To appreciate Burley in Wharfedale’s Sun Lane Nature Reserve in July you really need to know something of its history. For many years the site was used as the village rubbish tip. Mounds of domestic waste rose to a height of ten feet or more before it was finally grassed over. With the adjacent lane, it rapidly became a wonderful site for wild flowers and butterflies. Then, in 1993, disaster! Toxins began to leak into the local stream, and, thence, to the Wharfe. Something had to be done, and the solution was drastic. The site was completely cleared and reshaped by huge earth moving machines, a special membrane encased the hillside and a pumping system was installed which moved the water through a series of purifying reed-beds to a large pond at the foot of the slope. It looked like the surface of the moon. But nature is a wizard at regeneration, and soon plants and animals were re-colonising in a remarkable way. In 2003 a group of volunteers took over the maintenance of the area and now help to manage it in collaboration with Bradford Council. It has become a little gem.
As soon as you enter you are dazzled by the flowers. Many a keen gardener must have wept envious tears at what nature – with a little judicious help – has created here. The rounded heads of purple Self Heal float in sheets of brilliant yellow Bird’s-foot Trefoil, a plant encouraged at Sun Lane to attract Common Blue butterflies. Forty-two Common Blues were recorded together in 2006, but the torrential rain and cold this year have hit them hard. However, brown butterflies – Ringlets and Gatekeepers – are here in good numbers if you choose a sunny afternoon to visit.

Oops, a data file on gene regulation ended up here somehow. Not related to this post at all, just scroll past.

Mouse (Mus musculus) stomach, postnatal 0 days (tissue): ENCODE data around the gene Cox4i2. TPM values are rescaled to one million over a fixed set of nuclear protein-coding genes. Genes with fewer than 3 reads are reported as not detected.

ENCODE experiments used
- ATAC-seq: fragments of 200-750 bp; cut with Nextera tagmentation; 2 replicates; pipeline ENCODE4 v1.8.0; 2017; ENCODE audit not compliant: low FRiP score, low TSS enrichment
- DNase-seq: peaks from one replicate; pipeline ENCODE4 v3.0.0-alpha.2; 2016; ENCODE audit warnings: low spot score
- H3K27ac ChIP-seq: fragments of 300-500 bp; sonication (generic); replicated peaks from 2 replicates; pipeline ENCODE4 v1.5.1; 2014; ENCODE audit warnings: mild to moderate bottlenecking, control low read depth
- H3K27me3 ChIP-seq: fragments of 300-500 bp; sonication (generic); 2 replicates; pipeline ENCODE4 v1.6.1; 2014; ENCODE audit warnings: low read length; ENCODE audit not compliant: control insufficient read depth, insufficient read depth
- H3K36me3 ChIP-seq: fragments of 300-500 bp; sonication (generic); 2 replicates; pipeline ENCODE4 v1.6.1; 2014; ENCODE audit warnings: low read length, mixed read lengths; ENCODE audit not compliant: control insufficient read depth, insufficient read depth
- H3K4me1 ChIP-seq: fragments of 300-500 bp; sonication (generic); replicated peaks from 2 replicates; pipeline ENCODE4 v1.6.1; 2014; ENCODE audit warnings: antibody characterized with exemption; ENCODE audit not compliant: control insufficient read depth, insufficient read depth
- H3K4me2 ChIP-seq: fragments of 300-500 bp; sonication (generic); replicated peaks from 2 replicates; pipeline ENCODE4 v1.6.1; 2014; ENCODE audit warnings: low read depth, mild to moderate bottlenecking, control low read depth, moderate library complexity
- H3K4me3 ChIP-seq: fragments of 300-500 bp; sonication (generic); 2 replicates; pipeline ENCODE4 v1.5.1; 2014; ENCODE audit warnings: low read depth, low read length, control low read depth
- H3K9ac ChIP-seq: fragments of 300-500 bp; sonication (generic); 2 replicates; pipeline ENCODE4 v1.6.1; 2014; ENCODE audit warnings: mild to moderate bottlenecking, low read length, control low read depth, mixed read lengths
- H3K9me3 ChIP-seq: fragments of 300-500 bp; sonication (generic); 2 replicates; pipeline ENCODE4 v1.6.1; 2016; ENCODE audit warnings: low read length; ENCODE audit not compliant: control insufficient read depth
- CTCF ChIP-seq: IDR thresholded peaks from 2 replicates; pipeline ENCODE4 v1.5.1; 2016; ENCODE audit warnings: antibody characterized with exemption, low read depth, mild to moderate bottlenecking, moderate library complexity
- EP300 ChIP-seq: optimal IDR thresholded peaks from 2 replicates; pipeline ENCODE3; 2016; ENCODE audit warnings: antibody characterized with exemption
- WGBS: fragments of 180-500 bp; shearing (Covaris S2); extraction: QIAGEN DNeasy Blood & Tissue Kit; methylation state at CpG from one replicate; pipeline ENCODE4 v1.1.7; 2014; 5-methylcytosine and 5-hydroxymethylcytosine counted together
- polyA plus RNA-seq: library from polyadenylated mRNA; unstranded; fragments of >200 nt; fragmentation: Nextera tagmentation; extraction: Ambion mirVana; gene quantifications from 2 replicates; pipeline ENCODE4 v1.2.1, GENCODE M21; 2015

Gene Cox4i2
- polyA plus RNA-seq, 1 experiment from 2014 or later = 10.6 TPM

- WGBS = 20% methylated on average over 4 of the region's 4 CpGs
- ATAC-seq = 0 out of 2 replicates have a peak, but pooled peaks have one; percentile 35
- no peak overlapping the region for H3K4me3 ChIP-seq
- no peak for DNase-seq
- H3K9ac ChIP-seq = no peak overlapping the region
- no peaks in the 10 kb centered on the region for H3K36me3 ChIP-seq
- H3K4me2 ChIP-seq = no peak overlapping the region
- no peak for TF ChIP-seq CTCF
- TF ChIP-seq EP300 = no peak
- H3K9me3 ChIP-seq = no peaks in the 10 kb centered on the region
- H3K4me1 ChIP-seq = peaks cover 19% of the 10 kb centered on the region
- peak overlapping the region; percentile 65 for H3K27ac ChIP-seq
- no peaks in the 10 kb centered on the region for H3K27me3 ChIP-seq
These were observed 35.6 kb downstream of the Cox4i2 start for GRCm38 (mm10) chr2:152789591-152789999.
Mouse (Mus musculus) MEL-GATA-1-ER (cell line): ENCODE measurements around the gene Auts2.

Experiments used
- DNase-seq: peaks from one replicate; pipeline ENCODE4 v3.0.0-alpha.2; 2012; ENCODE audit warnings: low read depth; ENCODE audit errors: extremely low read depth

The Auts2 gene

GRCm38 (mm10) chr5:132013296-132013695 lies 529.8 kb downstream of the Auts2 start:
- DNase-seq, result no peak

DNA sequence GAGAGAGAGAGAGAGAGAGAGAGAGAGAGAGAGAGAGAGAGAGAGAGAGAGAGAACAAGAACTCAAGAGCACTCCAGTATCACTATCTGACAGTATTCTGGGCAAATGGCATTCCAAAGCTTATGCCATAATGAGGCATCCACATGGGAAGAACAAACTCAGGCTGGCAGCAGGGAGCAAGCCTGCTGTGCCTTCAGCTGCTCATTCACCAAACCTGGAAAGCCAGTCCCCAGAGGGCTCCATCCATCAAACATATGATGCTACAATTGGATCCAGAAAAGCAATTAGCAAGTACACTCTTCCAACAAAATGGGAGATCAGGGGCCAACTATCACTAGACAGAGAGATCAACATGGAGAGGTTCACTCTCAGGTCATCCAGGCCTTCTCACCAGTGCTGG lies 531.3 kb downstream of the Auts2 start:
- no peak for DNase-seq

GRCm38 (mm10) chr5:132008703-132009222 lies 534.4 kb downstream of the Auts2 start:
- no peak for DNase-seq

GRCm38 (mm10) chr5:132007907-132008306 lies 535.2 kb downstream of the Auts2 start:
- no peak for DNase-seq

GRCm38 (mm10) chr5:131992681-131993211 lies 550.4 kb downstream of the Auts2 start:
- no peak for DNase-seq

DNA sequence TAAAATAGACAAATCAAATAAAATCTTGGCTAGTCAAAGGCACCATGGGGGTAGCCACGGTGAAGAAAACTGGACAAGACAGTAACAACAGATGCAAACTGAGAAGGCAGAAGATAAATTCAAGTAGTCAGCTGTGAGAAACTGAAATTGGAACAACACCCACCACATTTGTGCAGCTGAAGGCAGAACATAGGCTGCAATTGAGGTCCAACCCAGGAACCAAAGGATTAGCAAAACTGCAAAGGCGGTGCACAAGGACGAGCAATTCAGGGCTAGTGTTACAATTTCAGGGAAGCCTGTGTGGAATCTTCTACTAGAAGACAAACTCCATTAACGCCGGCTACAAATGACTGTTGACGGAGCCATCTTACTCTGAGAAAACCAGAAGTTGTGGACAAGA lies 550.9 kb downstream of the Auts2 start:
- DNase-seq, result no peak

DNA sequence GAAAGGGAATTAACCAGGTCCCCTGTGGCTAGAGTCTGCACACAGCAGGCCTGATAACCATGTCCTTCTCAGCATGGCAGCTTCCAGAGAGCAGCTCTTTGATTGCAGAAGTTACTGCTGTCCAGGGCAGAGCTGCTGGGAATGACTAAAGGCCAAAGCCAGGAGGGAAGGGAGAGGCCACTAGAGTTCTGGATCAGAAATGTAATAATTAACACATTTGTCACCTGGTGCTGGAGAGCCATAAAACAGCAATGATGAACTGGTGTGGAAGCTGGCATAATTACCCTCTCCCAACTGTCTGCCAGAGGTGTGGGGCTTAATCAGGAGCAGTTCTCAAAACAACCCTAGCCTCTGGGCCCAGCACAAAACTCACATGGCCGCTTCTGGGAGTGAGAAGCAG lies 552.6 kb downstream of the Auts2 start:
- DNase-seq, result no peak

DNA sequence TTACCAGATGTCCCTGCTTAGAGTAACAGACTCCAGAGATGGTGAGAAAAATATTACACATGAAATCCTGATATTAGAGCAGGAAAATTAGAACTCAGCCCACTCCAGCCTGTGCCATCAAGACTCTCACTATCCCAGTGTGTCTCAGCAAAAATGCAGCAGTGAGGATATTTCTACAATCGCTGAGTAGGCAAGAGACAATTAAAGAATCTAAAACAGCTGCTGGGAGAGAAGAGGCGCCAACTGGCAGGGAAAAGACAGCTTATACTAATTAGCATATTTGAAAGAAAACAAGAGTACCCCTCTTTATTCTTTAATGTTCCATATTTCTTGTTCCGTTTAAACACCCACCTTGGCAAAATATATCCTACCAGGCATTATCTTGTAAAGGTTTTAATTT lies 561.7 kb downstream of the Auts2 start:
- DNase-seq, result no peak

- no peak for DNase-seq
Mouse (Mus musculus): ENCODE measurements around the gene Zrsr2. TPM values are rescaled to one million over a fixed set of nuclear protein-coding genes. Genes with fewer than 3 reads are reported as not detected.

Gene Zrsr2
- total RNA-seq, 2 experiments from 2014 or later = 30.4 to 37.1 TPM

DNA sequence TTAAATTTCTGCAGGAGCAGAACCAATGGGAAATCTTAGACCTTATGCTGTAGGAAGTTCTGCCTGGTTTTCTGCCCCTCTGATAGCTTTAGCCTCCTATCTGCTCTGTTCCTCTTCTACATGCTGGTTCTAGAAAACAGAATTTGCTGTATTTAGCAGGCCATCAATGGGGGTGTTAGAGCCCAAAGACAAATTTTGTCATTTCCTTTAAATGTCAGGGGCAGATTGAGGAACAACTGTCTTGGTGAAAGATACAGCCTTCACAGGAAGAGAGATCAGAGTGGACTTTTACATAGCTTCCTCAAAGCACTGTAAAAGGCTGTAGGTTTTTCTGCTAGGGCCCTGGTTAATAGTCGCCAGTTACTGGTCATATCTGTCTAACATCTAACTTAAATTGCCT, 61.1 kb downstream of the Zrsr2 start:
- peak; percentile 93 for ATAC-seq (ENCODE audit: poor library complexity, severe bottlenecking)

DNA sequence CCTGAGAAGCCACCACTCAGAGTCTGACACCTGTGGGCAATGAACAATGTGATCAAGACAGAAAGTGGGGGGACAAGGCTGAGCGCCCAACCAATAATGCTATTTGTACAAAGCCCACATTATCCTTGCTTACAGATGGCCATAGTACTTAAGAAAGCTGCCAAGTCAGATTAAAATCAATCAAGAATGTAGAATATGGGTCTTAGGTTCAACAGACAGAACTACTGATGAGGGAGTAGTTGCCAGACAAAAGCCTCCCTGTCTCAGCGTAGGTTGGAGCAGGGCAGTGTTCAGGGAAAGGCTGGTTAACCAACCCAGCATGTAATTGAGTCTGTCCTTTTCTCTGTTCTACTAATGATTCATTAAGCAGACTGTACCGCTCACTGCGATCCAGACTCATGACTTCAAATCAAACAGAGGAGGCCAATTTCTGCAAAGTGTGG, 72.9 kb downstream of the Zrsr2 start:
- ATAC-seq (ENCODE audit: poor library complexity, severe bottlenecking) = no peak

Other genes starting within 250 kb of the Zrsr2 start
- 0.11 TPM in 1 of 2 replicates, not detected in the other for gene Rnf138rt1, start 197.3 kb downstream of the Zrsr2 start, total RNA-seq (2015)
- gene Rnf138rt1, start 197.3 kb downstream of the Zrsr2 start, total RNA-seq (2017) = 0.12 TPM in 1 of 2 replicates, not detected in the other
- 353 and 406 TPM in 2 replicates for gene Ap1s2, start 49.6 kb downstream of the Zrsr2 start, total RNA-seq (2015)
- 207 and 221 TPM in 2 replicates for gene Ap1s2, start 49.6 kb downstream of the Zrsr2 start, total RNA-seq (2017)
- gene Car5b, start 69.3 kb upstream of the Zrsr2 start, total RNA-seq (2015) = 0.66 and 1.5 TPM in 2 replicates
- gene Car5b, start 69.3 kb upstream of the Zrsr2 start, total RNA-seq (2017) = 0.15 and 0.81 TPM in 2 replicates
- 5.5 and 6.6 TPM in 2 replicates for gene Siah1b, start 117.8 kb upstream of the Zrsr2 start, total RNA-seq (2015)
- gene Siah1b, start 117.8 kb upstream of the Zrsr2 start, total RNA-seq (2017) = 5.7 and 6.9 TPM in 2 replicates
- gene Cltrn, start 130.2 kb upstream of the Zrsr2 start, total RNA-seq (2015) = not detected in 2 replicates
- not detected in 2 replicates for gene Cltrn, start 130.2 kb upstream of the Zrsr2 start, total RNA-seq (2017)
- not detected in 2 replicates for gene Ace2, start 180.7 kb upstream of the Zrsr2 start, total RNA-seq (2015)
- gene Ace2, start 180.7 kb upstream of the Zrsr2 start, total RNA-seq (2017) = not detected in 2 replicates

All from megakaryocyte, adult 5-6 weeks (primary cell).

But back to the flowers. Because of the introduction of materials for the reclamation, you are continually startled by plants which just shouldn’t be here at all – like the magnificent Sea Holly by the top gate, a plant of sea-side shingle – and here resplendent in contrasting tones of light and dark turquoise – or the Viper’s Bugloss whose intense blue spikes give a zing to banks of more familiar flowers. A pebble-filled gully runs across the reserve, and here familiar plants like Red Campion and Purple Loosestrife rub shoulders with pink and white Musk Mallow, yellow Evening Primrose and, of course, Viper’s Bugloss. Even the Rosebay Willowherb along the field edge seems a more intense pink here than elsewhere. And everywhere there are geraniums, the heavenly blue Meadow Crane’s-bill, the dainty pink flowers of Herb Robert and Shining Crane’s-bill, the tiny Cut-leaved geranium among the rabbit nibbled turf, and several different garden escapees adding their various shades of pink to the palette. Monet would reach for his paintbrush!